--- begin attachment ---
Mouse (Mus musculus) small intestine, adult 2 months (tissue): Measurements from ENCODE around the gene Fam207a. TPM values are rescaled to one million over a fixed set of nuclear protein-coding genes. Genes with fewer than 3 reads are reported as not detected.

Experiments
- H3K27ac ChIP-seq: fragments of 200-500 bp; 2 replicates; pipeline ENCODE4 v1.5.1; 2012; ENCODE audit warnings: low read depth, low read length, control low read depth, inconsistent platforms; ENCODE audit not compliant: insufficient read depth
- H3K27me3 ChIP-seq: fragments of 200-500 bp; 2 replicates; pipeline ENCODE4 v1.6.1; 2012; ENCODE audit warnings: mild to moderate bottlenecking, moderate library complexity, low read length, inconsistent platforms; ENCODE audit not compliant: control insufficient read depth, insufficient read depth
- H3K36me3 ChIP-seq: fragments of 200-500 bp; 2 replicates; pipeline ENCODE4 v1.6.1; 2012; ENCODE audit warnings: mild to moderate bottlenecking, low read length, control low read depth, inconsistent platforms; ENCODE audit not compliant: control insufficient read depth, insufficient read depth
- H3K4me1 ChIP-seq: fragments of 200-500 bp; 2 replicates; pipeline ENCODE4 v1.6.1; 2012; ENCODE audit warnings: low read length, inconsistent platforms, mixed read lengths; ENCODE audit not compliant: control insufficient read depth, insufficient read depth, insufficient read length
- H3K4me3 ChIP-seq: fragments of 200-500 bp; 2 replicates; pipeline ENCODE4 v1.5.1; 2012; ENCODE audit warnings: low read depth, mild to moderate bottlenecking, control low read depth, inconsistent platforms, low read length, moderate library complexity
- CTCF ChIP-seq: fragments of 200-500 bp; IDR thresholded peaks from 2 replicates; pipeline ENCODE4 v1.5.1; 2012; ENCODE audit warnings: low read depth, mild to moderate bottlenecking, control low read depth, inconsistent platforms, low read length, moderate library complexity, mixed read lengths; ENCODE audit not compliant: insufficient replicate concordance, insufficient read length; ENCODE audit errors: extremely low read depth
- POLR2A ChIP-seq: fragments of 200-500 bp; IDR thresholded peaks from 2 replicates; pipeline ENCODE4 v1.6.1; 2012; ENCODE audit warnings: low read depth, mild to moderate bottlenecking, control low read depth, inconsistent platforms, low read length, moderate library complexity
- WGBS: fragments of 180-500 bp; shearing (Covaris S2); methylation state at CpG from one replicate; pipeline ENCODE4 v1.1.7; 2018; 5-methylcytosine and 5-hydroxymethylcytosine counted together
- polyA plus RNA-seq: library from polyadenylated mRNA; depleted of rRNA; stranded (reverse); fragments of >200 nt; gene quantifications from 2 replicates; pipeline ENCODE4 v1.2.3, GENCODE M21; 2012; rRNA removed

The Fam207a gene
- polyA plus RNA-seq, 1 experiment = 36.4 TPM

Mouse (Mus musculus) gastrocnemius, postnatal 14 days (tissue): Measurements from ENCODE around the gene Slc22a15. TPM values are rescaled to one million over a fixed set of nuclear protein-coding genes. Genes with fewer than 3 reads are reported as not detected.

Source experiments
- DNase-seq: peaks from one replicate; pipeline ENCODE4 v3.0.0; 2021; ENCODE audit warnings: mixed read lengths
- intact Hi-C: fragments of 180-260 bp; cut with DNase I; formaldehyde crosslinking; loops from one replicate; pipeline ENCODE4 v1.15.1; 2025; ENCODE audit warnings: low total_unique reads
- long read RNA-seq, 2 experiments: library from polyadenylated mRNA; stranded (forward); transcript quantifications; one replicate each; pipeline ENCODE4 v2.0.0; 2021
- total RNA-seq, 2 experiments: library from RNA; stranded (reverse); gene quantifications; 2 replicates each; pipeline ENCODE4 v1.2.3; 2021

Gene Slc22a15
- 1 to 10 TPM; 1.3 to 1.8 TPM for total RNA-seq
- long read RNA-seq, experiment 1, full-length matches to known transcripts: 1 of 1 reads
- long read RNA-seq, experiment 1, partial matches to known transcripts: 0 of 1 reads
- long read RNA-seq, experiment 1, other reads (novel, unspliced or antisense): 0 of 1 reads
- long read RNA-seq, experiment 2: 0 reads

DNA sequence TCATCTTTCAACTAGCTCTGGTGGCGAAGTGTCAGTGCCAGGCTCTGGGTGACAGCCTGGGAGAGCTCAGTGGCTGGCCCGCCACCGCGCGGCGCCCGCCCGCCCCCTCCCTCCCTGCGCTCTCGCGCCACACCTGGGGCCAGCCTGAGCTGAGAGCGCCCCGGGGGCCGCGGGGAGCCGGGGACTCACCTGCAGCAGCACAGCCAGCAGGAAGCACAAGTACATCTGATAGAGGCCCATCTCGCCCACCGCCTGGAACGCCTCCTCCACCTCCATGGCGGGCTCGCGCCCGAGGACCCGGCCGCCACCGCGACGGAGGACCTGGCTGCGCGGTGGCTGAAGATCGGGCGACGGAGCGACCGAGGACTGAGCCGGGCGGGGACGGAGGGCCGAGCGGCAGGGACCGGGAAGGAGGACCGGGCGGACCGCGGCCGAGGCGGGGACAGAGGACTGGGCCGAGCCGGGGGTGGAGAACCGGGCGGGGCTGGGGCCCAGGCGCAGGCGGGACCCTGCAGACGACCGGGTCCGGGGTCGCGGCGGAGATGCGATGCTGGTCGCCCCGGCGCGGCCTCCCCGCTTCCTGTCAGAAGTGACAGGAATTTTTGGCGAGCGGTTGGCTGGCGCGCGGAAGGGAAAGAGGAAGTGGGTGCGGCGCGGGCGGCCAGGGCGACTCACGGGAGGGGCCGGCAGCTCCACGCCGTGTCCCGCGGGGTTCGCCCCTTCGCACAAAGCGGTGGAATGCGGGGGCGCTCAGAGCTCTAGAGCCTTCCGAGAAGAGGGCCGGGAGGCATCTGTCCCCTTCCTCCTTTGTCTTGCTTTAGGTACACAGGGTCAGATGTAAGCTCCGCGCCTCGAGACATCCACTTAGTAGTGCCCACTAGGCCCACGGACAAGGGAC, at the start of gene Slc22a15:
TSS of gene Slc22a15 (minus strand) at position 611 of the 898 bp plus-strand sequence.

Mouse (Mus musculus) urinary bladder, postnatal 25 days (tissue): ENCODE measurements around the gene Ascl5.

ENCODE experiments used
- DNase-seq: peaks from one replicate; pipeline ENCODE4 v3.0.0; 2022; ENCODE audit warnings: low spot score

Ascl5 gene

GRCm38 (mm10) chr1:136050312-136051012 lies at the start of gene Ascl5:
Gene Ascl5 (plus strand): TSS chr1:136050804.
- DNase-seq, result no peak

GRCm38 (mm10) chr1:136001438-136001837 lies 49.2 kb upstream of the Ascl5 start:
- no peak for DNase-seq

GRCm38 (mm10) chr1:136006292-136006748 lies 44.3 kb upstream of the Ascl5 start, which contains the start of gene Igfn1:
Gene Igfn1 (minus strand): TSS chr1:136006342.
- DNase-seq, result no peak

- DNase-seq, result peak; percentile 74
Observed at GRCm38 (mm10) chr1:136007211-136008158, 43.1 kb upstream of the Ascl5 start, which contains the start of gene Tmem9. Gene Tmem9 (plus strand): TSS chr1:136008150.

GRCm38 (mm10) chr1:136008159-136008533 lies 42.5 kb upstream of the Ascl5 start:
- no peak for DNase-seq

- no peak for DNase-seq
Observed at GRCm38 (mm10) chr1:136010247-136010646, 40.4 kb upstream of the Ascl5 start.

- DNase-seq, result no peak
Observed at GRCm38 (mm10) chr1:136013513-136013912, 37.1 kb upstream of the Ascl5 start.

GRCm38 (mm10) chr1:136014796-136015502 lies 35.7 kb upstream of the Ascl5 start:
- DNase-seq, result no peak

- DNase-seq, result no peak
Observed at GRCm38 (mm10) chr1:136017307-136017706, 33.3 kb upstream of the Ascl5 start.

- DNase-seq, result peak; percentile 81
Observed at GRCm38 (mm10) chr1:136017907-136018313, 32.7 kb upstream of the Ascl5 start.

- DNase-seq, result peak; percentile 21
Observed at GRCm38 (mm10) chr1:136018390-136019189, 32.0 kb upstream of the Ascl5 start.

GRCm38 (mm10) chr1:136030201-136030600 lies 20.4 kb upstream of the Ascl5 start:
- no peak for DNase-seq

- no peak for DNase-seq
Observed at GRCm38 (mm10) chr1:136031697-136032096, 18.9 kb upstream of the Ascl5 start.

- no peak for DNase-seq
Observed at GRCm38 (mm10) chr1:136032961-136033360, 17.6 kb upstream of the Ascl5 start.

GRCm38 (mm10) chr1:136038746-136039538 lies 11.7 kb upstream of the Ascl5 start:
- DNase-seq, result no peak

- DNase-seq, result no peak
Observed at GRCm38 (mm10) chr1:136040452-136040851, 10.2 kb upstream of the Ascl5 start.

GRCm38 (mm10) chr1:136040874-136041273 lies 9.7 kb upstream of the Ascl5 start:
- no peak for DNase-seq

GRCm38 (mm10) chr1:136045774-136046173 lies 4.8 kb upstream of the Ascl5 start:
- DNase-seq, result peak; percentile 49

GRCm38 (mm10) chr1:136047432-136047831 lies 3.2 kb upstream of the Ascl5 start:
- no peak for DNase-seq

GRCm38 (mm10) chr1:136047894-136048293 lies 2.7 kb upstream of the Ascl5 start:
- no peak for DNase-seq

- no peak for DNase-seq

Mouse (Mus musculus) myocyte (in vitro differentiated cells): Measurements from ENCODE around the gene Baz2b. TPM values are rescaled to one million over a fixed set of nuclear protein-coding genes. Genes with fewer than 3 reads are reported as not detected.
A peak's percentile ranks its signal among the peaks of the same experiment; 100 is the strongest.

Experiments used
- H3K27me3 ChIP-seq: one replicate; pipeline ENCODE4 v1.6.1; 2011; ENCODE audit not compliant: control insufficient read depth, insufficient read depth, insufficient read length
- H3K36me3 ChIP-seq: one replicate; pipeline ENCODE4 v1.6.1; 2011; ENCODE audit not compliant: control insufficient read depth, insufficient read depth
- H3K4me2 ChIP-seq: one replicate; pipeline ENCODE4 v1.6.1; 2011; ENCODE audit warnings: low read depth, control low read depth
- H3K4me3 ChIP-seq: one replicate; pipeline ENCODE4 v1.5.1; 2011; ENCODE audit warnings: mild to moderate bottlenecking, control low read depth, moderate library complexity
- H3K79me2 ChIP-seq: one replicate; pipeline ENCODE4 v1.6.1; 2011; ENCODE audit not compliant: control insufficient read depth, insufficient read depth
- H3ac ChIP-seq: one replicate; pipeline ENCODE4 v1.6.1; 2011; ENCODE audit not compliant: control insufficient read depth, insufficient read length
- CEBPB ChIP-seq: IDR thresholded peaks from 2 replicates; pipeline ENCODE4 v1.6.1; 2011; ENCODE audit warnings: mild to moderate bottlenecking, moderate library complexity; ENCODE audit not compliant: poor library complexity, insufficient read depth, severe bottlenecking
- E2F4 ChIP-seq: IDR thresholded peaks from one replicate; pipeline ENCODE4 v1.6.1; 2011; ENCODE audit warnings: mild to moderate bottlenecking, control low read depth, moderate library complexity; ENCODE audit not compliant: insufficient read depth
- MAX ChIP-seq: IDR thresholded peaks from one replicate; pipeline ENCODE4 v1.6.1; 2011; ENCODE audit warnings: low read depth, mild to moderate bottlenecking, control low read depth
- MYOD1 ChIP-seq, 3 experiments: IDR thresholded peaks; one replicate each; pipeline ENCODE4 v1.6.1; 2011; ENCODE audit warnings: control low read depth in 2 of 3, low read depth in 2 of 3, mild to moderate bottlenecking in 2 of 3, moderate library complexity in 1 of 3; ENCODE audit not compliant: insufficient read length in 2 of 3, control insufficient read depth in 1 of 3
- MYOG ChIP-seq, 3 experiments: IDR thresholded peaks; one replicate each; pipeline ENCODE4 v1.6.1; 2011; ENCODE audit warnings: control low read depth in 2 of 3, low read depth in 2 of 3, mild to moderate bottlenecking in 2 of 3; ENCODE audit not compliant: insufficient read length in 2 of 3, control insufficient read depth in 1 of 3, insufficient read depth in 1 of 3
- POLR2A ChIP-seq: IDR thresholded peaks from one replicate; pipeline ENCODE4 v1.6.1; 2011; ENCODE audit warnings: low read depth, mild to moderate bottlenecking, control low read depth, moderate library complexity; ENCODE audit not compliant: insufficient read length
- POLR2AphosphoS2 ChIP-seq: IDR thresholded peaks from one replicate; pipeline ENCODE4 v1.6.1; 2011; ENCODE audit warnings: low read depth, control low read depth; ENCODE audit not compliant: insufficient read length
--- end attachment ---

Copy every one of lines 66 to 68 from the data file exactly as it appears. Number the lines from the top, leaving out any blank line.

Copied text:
GRCm38 (mm10) chr1:136040874-136041273 lies 9.7 kb upstream of the Ascl5 start:
- no peak for DNase-seq

GRCm38 (mm10) chr1:136045774-136046173 lies 4.8 kb upstream of the Ascl5 start: